Mass Effect 2
Mass Effect 2

Mass Effect 2

Mass Effect 2 review by Honorabili

WARNING: This review is not for fanboys or people who like simple games or dumbed down RPGs. If you have played as many RPGs as I have, you will find it useful.

One Sentence Review:
“More action-rpg space opera mayhem”

Overall Score:
7 out of 10

Overview:

Mass Effect 2 is a sequel to one of the better modern RPGs out there. Both Mass Effect games are a lot like Knights of the Old Republic (KOTOR), taking some elements from the early Fallout games and Planescape: Torment. The game plays like an interactive movie done by a really good director.

I will assume that people who played this game have already played the first one. If you haven’t, you should stop reading this and go play ME1 instead before looking at this game.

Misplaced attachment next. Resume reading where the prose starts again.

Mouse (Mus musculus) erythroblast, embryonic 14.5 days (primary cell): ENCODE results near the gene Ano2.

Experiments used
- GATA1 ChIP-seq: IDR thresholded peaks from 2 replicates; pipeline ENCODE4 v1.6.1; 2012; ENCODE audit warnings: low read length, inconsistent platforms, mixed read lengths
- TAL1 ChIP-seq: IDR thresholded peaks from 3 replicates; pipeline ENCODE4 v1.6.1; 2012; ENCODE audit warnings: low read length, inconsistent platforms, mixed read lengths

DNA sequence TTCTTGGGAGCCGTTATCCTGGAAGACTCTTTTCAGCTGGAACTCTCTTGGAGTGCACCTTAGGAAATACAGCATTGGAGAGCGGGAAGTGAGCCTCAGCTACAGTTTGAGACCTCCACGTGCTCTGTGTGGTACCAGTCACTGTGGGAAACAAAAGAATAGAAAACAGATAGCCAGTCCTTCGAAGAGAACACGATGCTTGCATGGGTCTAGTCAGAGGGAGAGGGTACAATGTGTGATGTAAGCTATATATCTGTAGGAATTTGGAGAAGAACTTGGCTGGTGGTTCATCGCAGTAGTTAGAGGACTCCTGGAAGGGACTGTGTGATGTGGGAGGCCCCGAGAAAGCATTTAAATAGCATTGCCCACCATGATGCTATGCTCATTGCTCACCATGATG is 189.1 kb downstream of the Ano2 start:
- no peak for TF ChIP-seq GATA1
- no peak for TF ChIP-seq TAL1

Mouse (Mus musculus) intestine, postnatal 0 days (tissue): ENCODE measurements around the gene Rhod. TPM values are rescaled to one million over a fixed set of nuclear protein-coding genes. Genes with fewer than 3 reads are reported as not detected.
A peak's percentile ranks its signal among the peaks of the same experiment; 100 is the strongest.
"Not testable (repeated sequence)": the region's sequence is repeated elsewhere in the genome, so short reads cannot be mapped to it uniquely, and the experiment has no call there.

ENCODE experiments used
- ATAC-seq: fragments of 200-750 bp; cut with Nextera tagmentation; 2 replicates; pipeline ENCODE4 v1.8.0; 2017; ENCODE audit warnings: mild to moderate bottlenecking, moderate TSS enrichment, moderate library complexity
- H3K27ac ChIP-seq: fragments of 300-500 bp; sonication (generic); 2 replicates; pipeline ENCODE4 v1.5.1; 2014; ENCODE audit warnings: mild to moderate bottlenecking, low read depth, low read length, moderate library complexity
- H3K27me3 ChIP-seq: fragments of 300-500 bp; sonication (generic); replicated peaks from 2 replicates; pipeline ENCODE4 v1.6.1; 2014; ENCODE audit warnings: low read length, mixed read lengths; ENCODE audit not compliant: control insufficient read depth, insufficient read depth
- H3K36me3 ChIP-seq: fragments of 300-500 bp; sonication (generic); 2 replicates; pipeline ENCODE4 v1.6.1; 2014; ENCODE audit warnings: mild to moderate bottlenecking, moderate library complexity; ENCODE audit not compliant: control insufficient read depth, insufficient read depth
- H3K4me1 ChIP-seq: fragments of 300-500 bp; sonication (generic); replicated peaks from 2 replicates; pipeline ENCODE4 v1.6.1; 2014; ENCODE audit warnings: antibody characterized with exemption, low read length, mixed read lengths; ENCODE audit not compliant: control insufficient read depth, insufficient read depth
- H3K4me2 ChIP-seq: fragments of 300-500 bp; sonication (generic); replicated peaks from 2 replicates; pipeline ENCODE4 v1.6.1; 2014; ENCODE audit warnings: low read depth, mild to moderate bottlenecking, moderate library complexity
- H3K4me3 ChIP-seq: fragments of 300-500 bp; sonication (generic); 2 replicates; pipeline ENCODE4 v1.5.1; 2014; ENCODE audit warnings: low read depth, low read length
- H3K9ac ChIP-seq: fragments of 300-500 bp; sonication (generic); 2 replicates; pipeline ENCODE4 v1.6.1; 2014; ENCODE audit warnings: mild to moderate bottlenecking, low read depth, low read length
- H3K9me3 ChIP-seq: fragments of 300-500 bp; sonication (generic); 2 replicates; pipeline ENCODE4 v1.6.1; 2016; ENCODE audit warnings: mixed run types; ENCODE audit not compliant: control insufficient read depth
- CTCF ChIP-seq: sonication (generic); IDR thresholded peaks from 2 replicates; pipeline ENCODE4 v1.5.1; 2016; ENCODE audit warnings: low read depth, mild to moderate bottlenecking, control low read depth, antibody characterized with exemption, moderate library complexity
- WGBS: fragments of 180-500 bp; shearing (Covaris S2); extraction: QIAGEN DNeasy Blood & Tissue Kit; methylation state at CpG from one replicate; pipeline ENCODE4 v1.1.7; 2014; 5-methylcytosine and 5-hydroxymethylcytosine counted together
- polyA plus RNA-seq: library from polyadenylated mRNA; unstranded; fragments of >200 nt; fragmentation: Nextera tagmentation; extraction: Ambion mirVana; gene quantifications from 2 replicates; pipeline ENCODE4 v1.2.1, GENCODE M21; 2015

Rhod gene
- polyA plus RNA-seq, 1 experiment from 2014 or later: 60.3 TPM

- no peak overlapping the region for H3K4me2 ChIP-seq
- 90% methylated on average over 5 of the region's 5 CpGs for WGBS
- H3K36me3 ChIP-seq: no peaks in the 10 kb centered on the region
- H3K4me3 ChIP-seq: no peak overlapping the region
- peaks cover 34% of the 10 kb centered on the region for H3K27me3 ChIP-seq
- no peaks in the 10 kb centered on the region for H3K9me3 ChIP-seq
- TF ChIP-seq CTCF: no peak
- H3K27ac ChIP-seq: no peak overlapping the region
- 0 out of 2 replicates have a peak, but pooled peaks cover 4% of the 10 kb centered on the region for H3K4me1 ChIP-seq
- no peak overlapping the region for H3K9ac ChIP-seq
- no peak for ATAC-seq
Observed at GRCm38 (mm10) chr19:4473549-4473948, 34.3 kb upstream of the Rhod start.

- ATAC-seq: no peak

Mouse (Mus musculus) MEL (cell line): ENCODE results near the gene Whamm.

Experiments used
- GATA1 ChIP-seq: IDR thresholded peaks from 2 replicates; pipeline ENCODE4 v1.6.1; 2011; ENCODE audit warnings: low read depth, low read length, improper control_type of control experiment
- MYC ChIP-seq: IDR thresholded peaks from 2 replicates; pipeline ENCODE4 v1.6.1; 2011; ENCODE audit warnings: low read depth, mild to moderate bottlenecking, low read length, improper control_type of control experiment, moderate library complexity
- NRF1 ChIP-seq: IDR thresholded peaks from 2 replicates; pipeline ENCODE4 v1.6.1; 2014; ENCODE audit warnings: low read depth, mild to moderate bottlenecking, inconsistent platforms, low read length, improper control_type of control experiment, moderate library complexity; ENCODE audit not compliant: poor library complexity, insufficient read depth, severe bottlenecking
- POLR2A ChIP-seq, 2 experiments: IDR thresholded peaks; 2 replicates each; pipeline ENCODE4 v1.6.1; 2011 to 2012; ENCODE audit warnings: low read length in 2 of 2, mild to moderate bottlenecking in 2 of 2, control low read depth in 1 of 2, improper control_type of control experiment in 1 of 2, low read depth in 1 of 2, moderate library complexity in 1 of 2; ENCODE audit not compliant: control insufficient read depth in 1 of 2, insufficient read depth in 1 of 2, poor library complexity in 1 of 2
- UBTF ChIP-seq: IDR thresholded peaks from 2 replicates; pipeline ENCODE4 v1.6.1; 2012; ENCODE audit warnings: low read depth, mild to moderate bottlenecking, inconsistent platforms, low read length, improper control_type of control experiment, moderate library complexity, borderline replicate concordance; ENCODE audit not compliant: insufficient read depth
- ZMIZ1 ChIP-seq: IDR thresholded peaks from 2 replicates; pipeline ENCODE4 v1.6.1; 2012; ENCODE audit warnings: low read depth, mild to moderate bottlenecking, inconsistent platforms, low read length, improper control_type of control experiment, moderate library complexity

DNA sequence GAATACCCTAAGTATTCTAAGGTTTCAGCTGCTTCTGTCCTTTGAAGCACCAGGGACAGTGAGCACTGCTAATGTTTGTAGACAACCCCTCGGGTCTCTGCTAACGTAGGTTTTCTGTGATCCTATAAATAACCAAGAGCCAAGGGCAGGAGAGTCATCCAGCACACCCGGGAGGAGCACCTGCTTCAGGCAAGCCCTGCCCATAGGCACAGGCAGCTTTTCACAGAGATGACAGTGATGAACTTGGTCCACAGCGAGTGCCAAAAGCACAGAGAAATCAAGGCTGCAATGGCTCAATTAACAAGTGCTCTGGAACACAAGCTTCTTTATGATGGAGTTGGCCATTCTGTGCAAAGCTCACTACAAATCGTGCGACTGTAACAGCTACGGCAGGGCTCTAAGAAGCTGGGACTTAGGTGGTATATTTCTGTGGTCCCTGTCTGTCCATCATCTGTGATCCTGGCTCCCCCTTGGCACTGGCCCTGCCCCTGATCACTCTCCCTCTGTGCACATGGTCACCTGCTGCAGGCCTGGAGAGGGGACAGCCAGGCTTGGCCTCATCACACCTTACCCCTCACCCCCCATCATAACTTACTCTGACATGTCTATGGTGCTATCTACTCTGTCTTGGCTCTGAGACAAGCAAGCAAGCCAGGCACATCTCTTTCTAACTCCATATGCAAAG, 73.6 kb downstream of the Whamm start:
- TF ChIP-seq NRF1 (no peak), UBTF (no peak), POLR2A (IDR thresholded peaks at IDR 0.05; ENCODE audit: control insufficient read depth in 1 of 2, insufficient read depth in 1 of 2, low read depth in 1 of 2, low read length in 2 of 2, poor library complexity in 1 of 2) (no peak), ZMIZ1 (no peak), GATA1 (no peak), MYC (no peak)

You take the role again of Shepard, Captain of the Normandy. I won’t get into any spoilers but the intro of the game will leave you saying “WHAT THE HELL?!” You go around the galaxy recruiting/commanding a team of soldiers, scientists, engineers, etc. trying to uncover clues and complete missions that get you closer to attacking the home of the main baddies, etc.

I won’t cover spoilers and I am writing this review from the perspective of someone that has been playing RPGs from the mid 80s, both normal RPGs (table-top, pen and paper) and classic computer RPGs (non-MMO). Most media out there considers this game the next best thing to sliced bread but I have found some areas that I thought could have been better, especially since they were available in previous Bioware games.